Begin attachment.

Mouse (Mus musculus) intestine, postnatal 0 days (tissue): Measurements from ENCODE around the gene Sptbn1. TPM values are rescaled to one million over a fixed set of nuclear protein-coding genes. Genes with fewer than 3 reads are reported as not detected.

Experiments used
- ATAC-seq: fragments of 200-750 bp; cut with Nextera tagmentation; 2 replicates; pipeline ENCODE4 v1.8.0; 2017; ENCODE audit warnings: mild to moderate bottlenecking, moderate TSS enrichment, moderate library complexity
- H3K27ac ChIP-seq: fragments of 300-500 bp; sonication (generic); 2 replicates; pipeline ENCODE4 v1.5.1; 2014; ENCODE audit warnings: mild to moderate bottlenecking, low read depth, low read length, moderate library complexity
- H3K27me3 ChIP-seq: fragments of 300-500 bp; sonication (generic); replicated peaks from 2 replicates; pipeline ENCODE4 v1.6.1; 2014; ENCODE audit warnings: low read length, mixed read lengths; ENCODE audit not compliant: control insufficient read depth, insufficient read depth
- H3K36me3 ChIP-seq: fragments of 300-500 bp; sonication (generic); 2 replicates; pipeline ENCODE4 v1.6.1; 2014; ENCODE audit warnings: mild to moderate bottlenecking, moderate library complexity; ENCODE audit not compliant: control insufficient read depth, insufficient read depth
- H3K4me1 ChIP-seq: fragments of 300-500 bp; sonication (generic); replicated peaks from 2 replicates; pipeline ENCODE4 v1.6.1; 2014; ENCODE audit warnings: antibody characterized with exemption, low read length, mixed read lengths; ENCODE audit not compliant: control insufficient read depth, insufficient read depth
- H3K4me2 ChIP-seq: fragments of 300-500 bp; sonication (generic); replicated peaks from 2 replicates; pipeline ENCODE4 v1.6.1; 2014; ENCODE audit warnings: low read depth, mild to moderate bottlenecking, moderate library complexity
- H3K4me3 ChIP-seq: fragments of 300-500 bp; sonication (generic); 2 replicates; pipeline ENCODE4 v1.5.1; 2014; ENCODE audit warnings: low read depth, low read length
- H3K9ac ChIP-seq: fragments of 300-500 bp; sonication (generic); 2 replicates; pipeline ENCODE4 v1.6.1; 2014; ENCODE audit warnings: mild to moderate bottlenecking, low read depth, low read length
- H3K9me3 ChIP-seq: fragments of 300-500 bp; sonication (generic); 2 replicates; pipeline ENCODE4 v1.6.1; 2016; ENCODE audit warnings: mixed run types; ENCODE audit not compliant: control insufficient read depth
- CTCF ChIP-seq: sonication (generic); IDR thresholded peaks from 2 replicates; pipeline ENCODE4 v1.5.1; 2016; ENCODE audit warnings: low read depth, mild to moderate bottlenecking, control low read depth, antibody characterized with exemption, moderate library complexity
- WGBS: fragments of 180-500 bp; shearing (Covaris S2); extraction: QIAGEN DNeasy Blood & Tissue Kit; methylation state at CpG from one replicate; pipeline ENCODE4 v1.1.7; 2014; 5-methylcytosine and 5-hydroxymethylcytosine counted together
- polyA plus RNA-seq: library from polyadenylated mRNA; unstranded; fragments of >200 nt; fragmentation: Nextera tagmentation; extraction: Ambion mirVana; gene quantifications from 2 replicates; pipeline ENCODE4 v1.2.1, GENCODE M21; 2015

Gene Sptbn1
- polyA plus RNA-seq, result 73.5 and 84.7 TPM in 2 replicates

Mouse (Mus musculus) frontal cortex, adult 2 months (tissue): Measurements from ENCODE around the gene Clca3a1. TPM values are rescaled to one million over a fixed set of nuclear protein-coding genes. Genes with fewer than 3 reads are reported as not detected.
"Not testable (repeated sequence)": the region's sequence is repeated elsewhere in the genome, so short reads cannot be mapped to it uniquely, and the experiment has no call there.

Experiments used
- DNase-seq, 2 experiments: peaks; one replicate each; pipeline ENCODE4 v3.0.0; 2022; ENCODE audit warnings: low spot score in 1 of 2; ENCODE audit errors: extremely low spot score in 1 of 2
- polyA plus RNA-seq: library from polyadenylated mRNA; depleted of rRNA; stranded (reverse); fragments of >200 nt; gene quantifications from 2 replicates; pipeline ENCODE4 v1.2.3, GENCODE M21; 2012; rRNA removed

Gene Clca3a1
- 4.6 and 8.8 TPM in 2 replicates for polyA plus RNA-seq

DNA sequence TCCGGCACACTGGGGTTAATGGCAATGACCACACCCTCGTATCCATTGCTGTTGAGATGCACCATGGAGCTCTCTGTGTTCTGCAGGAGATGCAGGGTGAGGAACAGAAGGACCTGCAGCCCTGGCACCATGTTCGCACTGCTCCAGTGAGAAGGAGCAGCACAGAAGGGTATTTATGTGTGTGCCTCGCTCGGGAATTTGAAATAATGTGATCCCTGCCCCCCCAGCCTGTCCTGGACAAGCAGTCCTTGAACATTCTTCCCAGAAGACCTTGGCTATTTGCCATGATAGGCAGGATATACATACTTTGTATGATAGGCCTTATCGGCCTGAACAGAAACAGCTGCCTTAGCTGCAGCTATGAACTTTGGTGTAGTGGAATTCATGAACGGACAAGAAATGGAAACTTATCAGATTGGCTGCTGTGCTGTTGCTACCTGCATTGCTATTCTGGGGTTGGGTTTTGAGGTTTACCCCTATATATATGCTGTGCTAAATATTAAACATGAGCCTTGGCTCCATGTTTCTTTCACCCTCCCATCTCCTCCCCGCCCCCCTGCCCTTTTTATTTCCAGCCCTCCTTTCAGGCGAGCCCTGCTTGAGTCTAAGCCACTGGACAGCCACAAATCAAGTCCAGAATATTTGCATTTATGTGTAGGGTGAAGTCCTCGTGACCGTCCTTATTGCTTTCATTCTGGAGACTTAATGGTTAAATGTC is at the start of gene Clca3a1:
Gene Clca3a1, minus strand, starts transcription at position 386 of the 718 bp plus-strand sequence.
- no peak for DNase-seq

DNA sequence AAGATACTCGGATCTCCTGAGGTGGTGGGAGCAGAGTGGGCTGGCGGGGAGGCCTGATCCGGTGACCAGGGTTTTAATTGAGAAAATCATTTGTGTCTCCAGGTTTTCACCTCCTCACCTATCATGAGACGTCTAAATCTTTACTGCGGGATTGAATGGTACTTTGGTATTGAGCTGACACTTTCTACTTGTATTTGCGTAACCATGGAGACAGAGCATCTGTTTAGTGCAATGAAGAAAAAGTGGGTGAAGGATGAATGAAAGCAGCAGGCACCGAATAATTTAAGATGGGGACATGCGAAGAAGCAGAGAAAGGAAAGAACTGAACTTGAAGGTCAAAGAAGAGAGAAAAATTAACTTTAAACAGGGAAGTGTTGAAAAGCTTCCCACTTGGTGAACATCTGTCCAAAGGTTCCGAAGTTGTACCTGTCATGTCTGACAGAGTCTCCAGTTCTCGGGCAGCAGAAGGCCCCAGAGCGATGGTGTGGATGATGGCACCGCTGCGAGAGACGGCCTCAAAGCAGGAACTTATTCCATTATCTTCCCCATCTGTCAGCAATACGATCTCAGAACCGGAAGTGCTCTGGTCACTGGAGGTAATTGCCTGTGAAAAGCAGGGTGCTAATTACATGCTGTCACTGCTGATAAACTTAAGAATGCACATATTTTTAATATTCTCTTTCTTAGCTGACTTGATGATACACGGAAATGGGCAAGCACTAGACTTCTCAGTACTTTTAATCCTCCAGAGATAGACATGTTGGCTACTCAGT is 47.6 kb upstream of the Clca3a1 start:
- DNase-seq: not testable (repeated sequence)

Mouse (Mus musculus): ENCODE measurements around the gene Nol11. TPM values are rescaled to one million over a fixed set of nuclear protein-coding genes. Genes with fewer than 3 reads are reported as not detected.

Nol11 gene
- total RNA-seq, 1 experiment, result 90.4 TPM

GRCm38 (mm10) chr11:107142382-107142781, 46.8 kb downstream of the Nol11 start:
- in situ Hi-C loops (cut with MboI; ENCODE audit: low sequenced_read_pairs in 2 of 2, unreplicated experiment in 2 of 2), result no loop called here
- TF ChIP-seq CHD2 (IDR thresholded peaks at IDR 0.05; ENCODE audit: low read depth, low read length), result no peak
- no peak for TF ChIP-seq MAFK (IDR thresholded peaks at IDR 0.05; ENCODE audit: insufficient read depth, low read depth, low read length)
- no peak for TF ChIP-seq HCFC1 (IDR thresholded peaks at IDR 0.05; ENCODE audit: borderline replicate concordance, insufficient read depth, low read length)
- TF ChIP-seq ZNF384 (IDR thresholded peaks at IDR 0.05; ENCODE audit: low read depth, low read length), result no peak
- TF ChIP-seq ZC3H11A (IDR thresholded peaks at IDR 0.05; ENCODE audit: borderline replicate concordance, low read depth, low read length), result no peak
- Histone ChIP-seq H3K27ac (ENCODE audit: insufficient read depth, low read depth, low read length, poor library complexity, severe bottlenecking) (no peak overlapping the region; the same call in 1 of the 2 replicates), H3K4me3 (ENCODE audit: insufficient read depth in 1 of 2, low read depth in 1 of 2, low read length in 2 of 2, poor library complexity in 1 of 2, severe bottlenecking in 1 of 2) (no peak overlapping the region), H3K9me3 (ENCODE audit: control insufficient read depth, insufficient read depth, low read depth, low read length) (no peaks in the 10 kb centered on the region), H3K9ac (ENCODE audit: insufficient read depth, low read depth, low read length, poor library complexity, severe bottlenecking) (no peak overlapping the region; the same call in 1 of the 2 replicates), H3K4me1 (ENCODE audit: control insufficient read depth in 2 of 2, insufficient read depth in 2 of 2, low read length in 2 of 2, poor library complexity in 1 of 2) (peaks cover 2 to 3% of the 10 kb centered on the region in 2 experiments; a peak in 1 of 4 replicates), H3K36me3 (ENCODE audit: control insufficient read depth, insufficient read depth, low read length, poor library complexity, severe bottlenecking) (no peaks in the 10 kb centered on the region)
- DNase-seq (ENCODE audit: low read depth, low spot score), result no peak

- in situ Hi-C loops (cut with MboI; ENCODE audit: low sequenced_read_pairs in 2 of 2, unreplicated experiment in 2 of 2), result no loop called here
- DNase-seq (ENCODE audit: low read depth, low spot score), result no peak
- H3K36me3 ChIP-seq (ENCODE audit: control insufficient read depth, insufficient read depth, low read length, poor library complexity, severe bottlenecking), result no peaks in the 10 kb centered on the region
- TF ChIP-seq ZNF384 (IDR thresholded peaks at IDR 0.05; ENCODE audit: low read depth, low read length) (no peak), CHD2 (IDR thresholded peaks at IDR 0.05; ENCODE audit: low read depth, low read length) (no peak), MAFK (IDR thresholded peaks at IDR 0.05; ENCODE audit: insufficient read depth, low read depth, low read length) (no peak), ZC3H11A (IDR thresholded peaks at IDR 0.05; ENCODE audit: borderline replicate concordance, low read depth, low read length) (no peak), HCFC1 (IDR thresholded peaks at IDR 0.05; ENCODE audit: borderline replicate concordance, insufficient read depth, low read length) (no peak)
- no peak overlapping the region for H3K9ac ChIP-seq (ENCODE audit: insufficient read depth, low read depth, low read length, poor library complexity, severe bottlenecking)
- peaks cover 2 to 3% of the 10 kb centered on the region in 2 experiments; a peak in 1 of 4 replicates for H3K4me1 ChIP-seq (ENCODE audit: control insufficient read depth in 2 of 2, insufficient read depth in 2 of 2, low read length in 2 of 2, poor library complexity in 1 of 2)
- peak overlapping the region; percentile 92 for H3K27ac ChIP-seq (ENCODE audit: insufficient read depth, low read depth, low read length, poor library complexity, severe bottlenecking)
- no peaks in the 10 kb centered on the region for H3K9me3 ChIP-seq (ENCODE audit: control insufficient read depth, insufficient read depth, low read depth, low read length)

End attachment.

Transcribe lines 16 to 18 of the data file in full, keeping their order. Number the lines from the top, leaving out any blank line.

- polyA plus RNA-seq, result 73.5 and 84.7 TPM in 2 replicates

Mouse (Mus musculus) frontal cortex, adult 2 months (tissue): Measurements from ENCODE around the gene Clca3a1. TPM values are rescaled to one million over a fixed set of nuclear protein-coding genes. Genes with fewer than 3 reads are reported as not detected.
"Not testable (repeated sequence)": the region's sequence is repeated elsewhere in the genome, so short reads cannot be mapped to it uniquely, and the experiment has no call there.